If you have ever read this page where I’ve listed my genre preferences, then you know I hate romances and I am very, very choosy about YA.
I’ve scoffed at Erich Segal’s Love Story and called it highly overrated.
I’ve looked at shelves bearing Nicholas Sparks’ books with a half-contemptuous-half-pitiful “Oh, honey…” expression.
Maybe I am too cynical for my own good. But am I? Because interestingly,
I am also the person who sobbed into her pillow after reading Eleanor & Park.
Oh GOD. What is this book? Which is this bit of an episode from the characters’ lives that reduced me to such ugly crumpliness?! What are these things floating in my mind, all these, what are these – these emotions!!!
Clearly this is an unfamiliar territory for me. Believe me when I say this – I am trying to look at this book objectively and review it as such, but there’s just too much water in my eyes for me to do that.
Genre: YA, Romance
Summary: Before I give you the summary, let me say, this book moves at a very unhurried pace, so each little scene, each little thing hits you like a minitruckload of “feels”. If I do give you a summary, however spoiler-free it may be, it will ruin it for you. So this is all I am going to say: Eleanor is the new girl in town – a tad overweight, with strange clothes several sizes too big for her, lots of unruly red hair – with whom no one wants to share a seat on the school bus. An irritated Park, a half-Korean kid from the neighbourhood, orders her to sit down next to him. Park reads comic books and listens to music. One day he notices that Eleanor has been looking over his shoulder and reading the comics with him (she calls it “eavesreading”). They don’t talk a word, but Park lets her read – waiting a bit longer than usual to turn the page so as to let her finish. Until one day…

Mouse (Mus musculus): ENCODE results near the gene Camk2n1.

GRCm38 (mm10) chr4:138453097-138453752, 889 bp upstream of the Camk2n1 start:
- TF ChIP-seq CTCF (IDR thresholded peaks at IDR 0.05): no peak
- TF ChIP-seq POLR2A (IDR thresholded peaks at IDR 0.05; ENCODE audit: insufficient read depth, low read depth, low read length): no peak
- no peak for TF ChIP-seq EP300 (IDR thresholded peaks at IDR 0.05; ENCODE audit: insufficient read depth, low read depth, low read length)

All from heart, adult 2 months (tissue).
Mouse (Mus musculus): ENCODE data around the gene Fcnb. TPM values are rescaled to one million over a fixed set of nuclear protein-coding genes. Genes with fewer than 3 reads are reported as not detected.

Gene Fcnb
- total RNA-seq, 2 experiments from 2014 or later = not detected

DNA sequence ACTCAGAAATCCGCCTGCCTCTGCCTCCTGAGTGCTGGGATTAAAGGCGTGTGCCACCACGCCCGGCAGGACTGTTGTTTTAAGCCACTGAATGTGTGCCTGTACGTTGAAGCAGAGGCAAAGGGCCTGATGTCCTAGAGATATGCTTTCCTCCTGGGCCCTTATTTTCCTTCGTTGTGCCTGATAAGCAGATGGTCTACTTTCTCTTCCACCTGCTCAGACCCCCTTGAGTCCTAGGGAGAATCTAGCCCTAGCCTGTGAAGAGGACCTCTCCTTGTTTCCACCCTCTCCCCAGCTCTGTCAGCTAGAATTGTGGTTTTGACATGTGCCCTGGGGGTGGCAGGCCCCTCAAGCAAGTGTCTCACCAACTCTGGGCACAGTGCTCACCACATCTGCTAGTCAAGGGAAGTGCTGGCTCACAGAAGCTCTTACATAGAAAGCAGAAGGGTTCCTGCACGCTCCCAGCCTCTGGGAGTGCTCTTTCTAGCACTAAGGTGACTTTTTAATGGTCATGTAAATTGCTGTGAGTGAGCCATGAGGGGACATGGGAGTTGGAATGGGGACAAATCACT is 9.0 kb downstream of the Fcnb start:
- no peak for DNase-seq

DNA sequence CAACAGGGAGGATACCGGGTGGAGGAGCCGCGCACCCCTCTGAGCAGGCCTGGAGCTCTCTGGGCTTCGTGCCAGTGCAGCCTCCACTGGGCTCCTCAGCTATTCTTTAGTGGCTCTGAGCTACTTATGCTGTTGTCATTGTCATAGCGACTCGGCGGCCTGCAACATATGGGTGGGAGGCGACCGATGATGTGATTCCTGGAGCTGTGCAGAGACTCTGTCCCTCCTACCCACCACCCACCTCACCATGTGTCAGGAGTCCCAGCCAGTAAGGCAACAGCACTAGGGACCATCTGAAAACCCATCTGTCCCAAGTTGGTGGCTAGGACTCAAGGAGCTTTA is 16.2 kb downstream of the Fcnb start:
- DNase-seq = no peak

Well, that’s all you’re gonna get from me.
Have you ever experienced this – you feel like there’s so much emotion in you that you feel you’re heart is being squeezed and the pain shoots right through your chest to the centre of your palm? It’s a horrible feeling. It’s a glorious feeling. Along with that, the fluttering butterflies in the stomach. I was reading, and every time that pain shot through, all I wanted was some kinda icepick to stab my palm, because I just couldn’t take it anymore. I read this book in secret, because I knew I could collapse into tears any minute and I did not want to call any attention to myself – no one in the family is a reader, and, really, “sobbing because of a scene” was not something I saw myself explaining.
The book explores various themes, such as body image issues (Eleanor’s weight), identity issues (Park’s mother is Korean and he feels like a misfit), abuse, bullying, domestic violence, but the central theme is first love. The characters are well written, but a wee bit too one-dimensional. There’s not a lot of explanation about the characters’ pasts, and the author has spent a little too much time on the romance that she has not entirely done justice to the other themes, in my opinion. The writing style is simplistic, very YA-relateable. I would not call this groundbreaking literature, but for what it is, it works well. I personally liked the first half more than the second, and I wish the ending was not so open-ended. Maybe there’s a sequel coming up? I hope so. I loved the comic book references in the book, especially part where Park looks at Eleanor smiling and thinks she looks like Joker from Batman, then thinks she wouldn’t see it as a compliment, but that’s how he meant it. That was… cute!
A heart warming and heart wrenching tale at the same time, on a rating scale, I would give it between 3.5-4 out of 5.
And remember, this book forces you to remember parts of you that you have forgotten.
Now if you’ll excuse me, there’s something in my eye.